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LABOR LAW PUTS JUVENILES ON STREET

Communities like ours in Utah are experiencing an explosion of juvenile delinquency at ever-younger ages. Experts in youth affairs point to the lack of adult supervision in children's lives as one of the chief causes.

Latchkey day care, special after-school activities, curfews and midnight basketball leagues have proliferated in response. But what is mystifying to me is the fact that Utah is totally ignoring perhaps the very best way to supervise youth - through gainful employment.Our state law is one of the chief impediments. The law specifies that 12- and 13-year-old youth cannot work in retail food services, gas stations, cleaning jobs or even lawn care. They are limited to newspaper delivery, some door-to-door sales activities and baby-sitting.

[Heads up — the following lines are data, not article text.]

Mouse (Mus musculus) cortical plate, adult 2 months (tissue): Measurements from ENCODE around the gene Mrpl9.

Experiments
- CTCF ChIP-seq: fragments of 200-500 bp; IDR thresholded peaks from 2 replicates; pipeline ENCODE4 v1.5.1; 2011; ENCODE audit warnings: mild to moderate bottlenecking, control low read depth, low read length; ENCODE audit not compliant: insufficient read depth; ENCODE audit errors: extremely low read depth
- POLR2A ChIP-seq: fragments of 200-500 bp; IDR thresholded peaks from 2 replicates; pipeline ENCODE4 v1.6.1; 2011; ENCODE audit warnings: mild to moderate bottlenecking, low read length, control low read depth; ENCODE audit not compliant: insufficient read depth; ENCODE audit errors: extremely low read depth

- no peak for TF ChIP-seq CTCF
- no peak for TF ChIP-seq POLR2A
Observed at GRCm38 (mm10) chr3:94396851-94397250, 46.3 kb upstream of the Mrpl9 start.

Kids who are 14 and 15 are allowed to work in all of the above occupations, but few businesses will hire them in those positions until they are 16. Federal law adds another twist to the problem by severely limiting hours of youth employment in jobs involving interstate commerce.

Unfortunately, many of today's youthful offenders harden into lives of crime as early as age 9 or 10. By the time many youths are 16, they have a rap sheet as long as most businessmen's customer lists.

Because of our outmoded way of thinking - protecting youth from exposure to the rigors of work life - we are effectively consigning tens of thousands of kids to an alternative form of business training, under the supervision of drug and gang overlords.

Policymakers should change the law, and businesses should change hiring policies. Only then we can say that the leading sectors of our society have ceased to be part of the problem and have begun to be part of the solution to juvenile crime.

Robert K. "Kim" Shinkoskey

Salt Lake City